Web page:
Infinity and experience
Author(s)Sereno, Lisa Ann, 1967-
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This dissertation explores the relationship between our experience and knowledge of the infinite. The first chapter is a critical examination of Shaughan Lavine's project in Understanding the Infinite. Lavine argues that although we do not experience the infinite, we can explain how we acquire knowledge of the infinite by appeal to our experience of the indefinitely large. I argue that Lavine's proposal fails. In the second chapter I argue that, contrary to what Lavine and others have claimed, we can have "experiences of the infinite." In particular, I argue that we can have a perceptual illusion of an infinite sequence when we see certain pictures. In the third chapter, I argue that the experiences of the infinite discussed in the second chapter help us defend a central tenet of modal structuralism, namely the claim that there could exist infinitely many objects. In order to show that we have evidence for this modal claim, I explain how, in general, we can use pictures to establish that the depicted object could exist. I argue that upon seeing a picture, we can obtain evidence that a picture represents a "coherent" rather than an "incoherent" spatial configuration, and furthermore, that if we obtain evidence that a picture represents a coherent spatial configuration, we thereby obtain evidence that the depicted object could exist. I then use this "picture method" to show that by seeing a picture of an infinite sequence, we can obtain evidence for the modal claim that an infinite sequence could exist.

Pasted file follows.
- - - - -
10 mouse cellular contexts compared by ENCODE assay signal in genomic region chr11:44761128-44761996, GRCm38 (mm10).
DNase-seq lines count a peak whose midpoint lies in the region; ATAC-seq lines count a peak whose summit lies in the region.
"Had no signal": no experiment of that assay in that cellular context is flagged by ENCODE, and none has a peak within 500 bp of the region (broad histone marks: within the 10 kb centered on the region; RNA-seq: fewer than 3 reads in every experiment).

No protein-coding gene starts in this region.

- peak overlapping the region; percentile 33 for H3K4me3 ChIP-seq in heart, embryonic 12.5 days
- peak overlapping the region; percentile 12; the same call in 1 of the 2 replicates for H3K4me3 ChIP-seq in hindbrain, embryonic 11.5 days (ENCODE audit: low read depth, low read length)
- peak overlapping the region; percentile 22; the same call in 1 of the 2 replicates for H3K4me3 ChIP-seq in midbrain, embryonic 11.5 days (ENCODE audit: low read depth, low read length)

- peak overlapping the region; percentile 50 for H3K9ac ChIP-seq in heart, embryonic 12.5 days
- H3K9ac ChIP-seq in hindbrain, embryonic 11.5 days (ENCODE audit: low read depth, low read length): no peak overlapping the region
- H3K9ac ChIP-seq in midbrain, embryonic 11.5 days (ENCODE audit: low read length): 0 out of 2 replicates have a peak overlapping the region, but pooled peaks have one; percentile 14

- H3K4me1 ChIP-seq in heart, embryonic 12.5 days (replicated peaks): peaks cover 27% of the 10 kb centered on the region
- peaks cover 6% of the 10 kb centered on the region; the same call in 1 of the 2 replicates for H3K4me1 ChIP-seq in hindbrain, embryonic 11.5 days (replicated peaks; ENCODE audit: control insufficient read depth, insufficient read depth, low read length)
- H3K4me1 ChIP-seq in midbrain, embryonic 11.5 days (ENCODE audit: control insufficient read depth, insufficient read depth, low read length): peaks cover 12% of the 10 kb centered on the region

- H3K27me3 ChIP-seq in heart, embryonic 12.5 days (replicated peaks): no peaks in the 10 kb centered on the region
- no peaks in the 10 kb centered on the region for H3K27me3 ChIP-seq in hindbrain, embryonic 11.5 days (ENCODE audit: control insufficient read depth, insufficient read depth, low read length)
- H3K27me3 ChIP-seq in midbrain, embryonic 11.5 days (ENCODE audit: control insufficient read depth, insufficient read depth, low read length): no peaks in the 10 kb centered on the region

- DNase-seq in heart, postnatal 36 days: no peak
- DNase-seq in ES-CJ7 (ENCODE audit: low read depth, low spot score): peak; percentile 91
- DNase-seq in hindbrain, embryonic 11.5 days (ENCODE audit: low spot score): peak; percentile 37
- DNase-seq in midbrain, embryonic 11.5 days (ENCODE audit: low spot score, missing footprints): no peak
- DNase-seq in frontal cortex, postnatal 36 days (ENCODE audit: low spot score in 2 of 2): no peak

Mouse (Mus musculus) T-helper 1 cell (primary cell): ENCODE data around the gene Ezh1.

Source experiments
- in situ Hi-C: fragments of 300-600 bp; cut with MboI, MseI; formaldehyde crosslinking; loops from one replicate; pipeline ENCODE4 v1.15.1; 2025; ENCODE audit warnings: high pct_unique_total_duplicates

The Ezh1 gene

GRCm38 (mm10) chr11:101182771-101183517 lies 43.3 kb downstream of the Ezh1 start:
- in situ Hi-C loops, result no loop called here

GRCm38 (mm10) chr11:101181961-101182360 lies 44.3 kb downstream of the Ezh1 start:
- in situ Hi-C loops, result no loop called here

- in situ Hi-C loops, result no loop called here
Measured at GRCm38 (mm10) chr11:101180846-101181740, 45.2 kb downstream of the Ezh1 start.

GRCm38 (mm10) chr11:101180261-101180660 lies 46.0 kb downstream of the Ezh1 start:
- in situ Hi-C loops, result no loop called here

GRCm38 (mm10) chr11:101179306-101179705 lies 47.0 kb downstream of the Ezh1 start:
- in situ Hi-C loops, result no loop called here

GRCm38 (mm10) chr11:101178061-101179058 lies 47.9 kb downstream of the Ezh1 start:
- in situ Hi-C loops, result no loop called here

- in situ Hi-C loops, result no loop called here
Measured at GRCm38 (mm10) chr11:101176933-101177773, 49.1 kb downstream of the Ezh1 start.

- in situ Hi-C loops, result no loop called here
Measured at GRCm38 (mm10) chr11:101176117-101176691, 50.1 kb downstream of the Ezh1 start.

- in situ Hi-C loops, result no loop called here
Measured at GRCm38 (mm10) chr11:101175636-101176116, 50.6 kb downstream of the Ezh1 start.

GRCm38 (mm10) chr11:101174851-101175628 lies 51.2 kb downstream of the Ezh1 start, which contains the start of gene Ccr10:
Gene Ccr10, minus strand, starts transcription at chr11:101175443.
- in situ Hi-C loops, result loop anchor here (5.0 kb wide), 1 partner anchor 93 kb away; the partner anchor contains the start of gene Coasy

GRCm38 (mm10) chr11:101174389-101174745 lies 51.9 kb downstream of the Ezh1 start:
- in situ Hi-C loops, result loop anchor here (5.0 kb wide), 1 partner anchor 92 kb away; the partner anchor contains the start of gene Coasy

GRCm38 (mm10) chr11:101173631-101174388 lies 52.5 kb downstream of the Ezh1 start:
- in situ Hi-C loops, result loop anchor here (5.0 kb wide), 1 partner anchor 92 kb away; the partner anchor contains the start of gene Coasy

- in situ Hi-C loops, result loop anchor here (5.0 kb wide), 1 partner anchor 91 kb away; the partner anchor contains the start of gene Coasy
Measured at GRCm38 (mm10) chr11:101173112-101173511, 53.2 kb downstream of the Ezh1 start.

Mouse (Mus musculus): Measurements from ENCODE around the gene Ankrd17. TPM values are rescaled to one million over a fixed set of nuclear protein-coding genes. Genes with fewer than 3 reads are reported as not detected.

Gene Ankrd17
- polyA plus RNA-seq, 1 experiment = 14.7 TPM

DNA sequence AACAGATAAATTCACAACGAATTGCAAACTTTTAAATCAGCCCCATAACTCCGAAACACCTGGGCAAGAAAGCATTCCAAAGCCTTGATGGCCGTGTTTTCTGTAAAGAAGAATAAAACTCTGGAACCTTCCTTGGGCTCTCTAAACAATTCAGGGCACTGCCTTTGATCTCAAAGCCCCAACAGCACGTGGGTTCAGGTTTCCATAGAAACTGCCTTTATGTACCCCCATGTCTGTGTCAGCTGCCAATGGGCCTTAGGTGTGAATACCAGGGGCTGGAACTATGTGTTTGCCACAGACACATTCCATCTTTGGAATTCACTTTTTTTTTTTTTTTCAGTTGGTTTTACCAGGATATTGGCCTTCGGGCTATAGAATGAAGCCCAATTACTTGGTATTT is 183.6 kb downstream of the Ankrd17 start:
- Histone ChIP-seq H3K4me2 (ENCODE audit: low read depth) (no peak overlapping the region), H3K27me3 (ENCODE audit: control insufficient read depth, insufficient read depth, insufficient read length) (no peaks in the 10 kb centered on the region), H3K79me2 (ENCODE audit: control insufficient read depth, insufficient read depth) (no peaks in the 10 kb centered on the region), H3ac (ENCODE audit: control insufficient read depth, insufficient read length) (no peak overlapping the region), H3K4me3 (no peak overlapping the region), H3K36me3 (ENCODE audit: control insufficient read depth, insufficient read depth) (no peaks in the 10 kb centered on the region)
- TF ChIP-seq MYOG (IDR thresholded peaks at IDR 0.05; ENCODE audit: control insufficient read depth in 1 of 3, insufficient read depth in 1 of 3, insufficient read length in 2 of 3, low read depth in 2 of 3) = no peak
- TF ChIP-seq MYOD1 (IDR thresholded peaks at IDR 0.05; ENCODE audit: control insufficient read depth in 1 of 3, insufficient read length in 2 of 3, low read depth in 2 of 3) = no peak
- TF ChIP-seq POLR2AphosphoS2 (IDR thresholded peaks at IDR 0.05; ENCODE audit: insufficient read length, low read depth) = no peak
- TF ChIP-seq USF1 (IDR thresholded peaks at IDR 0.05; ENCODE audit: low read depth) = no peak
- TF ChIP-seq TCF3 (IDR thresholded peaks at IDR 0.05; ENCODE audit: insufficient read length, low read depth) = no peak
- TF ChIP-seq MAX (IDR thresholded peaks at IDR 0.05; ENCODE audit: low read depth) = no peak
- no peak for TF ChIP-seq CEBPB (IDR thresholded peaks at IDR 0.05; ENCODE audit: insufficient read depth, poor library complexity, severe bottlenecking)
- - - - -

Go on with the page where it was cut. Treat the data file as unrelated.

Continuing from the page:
Thesis (Ph.D.)--Massachusetts Institute of Technology, Dept. of Linguistics and Philosophy, February 1999.Includes bibliographical references (p. 145-146).
DepartmentMassachusetts Institute of Technology. Dept. of Linguistics and Philosophy
Massachusetts Institute of Technology
Linguistics and Philosophy